I am always learning. Two things happened to me last year that have me take two steps back and say: ‘Wow, I didn’t know that, how interesting, could it explain these observations, could the drug be working this way or that way, can we test this and that hypothesis, how soon can we start, ….’
At ECTRIMS I met a very bright group of basic scientists from Sanofi-Genzyme who simply made me aware of the published data on the anti-viral effects of teriflunomide. In parallel, the charming and very collaborative neurologist Dr Keith Edwards, from Albany New York, came to visit our centre. During his stay he explained to me that the reason why he was doing the natalizumab to teriflunomide switch study was because of teriflunomide’s anti-viral activity against BK virus. BK virus is the sister virus to the JC virus and if teriflunomide was effective against BK virus it should also be effective against JCV. The hypothesis is that teriflunomide may work against JCV and hence be able to prevent, and possibly treat, PML. Independently, of the Sanofi-Genzyme scientists, Dr Edwards had discovered this whole parallel universe of data on the anti-viral properties of leflunomide (teriflunomide’s pro-drug) and teriflunomide.
|Dr Keith Edwards
Multiple Sclerosis Center Of Northeastern New York
Independent of these events I have been receiving anecdotal reports from my colleagues in North America, both the USA and Canada, of how well their patients are doing on teriflunomide long-term. They are all saying that in real-life teriflunomide is performing much better than what you would expect from the pivotal trials. Why? In addition to this, teriflunomide is the only DMT that works significantly better second, or third, line than it does first-line (see figure below). Why is teriflunomide the outlier amongst the DMTs? Could all these observations be linked to teriflunomide’s mode of action as an anti-viral agent? This is a possibility and needs to be explored. Therefore Professor Julian Gold and I are putting together a proposal under the Charcot Project banner to explore the anti-viral, in this case anti-EBV, effects of teriflunomide. In parallel we propose looking at its impact of teriflunomide on JCV in pwMS. I sincerely hope you the MS community will be as supportive of this project as you have been about our other viral hypotheses. The difference with teriflunomide, compared to other anti-viral drugs, is that we don’t have to assess whether or not it is effective as a DMT in MS as it is already a licensed drug. All we have to do is demonstrate its anti-viral effect and then try and correlate this with its efficacy. I hope you are as excited about these events as we are.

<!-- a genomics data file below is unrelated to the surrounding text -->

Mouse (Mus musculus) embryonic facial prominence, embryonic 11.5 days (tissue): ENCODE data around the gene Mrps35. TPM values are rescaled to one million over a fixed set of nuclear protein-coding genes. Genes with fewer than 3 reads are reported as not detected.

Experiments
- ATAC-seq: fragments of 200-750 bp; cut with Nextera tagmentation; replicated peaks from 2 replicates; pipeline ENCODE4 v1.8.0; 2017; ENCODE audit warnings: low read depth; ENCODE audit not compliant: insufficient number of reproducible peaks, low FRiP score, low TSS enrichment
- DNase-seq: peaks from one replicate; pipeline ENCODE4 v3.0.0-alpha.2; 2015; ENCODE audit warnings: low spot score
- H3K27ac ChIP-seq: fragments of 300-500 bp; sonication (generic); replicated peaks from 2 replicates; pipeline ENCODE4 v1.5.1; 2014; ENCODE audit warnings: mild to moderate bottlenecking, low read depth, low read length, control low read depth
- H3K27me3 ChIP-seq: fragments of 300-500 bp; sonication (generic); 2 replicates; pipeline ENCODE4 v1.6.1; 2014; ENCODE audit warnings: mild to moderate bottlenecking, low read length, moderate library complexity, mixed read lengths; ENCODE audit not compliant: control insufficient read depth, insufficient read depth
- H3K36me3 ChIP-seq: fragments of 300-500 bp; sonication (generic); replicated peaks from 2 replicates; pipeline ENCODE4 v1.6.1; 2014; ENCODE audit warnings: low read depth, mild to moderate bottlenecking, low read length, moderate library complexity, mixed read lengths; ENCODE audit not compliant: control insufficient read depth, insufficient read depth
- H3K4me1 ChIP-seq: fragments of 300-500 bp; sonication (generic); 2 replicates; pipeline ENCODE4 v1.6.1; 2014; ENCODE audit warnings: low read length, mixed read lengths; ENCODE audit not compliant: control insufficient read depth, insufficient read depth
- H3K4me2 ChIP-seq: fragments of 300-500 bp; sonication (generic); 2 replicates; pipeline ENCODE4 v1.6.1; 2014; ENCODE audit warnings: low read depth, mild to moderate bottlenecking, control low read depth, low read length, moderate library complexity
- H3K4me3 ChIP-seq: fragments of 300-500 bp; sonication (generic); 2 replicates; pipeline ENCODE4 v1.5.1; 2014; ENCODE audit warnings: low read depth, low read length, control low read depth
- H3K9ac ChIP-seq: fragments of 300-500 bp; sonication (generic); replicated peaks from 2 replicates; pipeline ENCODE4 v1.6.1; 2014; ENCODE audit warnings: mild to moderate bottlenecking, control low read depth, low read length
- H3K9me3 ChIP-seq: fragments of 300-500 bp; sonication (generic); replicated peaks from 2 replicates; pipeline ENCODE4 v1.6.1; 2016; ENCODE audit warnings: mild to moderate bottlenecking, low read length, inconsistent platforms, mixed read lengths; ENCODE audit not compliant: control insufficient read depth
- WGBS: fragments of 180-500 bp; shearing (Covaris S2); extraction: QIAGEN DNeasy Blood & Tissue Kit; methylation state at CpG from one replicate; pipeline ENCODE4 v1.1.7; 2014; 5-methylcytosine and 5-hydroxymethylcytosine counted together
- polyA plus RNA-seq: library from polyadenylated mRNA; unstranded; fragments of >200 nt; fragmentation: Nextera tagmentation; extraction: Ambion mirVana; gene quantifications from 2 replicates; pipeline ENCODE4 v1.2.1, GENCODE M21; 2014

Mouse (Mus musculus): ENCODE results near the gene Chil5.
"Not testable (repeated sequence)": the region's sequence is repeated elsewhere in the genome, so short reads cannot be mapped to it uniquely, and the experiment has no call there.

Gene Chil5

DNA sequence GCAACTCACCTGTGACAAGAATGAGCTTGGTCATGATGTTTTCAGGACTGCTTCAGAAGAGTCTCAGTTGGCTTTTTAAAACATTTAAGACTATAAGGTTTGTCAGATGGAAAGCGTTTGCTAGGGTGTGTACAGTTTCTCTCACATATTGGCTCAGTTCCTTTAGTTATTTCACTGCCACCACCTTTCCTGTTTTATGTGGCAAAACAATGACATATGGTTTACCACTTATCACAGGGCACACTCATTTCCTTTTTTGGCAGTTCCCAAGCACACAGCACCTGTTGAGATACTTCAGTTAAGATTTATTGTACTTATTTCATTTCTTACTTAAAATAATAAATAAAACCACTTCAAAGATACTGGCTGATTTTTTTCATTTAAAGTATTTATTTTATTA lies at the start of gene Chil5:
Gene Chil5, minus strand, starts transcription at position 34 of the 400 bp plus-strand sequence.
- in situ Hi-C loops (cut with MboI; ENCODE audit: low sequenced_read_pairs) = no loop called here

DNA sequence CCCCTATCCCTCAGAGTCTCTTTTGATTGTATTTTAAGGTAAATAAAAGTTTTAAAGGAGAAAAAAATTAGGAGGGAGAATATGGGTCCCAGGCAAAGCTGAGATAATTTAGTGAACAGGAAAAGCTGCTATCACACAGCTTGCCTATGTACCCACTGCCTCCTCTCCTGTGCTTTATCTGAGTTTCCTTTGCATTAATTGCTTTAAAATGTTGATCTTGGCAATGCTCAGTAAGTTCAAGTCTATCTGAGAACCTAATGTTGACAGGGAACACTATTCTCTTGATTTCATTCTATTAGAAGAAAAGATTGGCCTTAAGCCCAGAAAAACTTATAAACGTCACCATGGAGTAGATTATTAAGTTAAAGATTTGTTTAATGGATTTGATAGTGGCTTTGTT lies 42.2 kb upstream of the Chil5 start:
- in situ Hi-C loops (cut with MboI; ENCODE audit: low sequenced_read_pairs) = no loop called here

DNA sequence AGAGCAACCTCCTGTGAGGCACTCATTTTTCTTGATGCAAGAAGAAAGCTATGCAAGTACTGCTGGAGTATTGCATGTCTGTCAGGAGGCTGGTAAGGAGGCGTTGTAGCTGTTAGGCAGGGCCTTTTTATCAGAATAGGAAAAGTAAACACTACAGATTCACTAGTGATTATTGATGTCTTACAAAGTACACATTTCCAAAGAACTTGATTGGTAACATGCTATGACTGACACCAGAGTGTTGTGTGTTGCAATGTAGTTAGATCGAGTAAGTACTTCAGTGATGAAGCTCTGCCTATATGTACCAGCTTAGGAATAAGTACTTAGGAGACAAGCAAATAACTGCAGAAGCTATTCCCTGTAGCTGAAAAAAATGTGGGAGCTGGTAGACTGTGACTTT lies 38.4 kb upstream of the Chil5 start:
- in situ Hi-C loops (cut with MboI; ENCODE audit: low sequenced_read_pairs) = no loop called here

Josephson et al. Treatment of renal allograft polyoma BK virus infection with leflunomide. Transplantation. 2006 Mar 15;81(5):704-10.
METHODS: We treated twenty-six patients with biopsy proven NK virus nephropathy (BKN) with either leflunomide alone (n=17) or leflunomide plus a course of cidofovir (n=9) and followed them for six to forty months. Leflunomide was dosed to a targeted blood level of active metabolite, A77 1726, of 50 microg/ml to 100 microg/ml (150 microM to 300 microM). Response to treatment was gauged by serial determinations of viral load in blood and urine (PCR), serum creatinine, and repeat allograft biopsy.
RESULTS: In the 22 patients consistently sustaining the targeted blood levels of active drug, blood and urine viral load levels uniformly decreased over time (P<.001). Mean serum creatinine levels stabilized over the first six months of treatment, and with 12 months or more of follow-up in 16 patients the mean serum creatinine has not changed significantly from base line. Four patients who did not consistently have blood levels of active drug (A77 1726) above 40 microg/ml did not clear the virus until these levels were attained or cidofovir was added.
CONCLUSIONS: Leflunomide inhibits Polyoma virus replication in vitro and closely monitored leflunomide therapy with specifically targeted blood levels appears to be a safe and effective treatment for Polyoma BK nephropathy.
Morita et al. Successful low-dose leflunomide treatment for ganciclovir-resistant cytomegalovirus infection with high-level antigenemia in a kidney transplant: A case report and literature review. J Clin Virol. 2016 Sep;82:133-8. doi: 10.1016/j.jcv.2016.07.015.
Ganciclovir-resistant cytomegalovirus infection is sometimes life-threatening for organ transplant recipients. Foscarnet is an alternative, although it may potentially worsen the preexistent impaired renal function. Here we report the case of a successful low-dose leflunomidetreatment in a kidney transplant recipient with very high viral replication, who underwent kidney transplantation 10 years before. Administering 10mg leflunomide daily for 5 months without a loading dose completely cleared the ganciclovir-resistant cytomegalovirus strains.